Thursday, October 31, 2013

A unit test to enforce max heap when running Android UT on the PC

2013's mobile devices come with 1-2GB RAM, yet Android still enforces a very small heap size of 24MB-64MB only (though it keeps increasing with time).
It's pretty easy to write an Android app that drains the heap. For example: Caching images w/o an LRU cache, reading whole files into memory instead of working with streams.

-- Your code will always use up as much memory as the system has (My spin on Parkinson's law).

I'm developing an Android app with a big UT suite that I run on Eclipse in the PC. I noticed that my default heap size is 256MB, huge compared to mobile, meaning my tests could pass on the PC, but still cause an OOME on an actual device.

So, I created MobileLikeSmallHeapDuringTestsEnforce, a new unit test to enforce a small heap size during Junit tests execution. Just make sure you throw it in to any test project you have and you're safe.

Created as a GitHubGist, you're welcome to make it better:

Tuesday, January 15, 2013

Quickest way for a one-off XML sort - OR - Learning to keep the heavytools in the shed

What's the quickest way/tool to sort a 1000 entries xml file?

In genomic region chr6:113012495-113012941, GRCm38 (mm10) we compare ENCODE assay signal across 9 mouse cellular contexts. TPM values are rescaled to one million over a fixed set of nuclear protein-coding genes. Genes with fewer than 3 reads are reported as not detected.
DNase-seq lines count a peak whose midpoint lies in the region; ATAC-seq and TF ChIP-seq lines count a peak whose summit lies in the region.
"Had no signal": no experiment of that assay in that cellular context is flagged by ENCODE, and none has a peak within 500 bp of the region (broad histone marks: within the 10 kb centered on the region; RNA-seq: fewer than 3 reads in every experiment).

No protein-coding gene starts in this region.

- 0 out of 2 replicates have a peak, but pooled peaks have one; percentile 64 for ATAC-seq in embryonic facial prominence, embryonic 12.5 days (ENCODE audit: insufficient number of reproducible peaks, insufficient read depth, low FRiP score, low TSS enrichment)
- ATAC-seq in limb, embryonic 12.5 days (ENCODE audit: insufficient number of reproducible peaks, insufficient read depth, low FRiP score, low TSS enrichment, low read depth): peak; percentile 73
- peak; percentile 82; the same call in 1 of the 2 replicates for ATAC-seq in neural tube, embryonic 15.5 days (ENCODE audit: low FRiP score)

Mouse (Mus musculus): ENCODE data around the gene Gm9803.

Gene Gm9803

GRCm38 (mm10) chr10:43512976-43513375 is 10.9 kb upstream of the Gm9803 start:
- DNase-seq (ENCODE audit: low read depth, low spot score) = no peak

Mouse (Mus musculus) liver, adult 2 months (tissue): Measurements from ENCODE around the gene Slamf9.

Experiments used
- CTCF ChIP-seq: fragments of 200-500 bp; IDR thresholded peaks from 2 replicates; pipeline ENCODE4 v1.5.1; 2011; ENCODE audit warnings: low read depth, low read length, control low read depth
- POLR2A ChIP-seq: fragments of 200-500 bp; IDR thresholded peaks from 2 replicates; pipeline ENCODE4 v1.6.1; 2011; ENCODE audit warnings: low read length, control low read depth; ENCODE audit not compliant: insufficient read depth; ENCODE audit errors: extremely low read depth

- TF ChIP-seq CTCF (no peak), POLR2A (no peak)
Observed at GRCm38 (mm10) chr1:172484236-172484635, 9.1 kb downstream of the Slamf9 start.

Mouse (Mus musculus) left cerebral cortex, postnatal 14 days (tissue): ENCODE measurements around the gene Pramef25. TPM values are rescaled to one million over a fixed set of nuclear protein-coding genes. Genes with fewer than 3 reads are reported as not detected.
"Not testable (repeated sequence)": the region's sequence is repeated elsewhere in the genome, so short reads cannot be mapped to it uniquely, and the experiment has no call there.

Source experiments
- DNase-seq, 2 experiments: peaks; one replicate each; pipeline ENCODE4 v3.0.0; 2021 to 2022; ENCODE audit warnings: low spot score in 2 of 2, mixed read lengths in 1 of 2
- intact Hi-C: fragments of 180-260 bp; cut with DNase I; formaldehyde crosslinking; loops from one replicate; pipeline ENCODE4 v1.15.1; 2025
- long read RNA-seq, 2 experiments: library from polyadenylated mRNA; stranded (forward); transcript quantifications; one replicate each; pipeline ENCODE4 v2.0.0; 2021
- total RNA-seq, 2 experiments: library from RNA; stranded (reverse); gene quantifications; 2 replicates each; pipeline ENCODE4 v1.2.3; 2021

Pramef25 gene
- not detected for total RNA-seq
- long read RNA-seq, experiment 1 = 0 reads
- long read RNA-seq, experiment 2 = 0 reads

Your requirements: The xml is parked on your desktop. You only need to sort it just once so you can manually examine it. Sort by the tag "relevance:score".

How would you go about it? Would you:
A) Craft a pipe stream of shell utils?
B) Use the heavy tools - a Java main() that with uses JDom?
C) Refresh the XSLT skills you never had?
D) Try your luck with a Python script?
E) search for an online XML editor tool?
F) Or, my pick at the bottom.

Example xml document to sort:
    <!--- 997 more entries -->

My Pick: considered all the above but it sounded like a headache for a simple sort operation. So I've .... thrown the file at MS Excel, turns out it can digest it rather well, and then I sorted by the score column. Yes! Surprising. But crappy MS Excel did the job (the original schema had more nesting than the document in the example above).

Life-saver lesson: Spend time picking the right tool for the job, than on the job itself.

One click to sort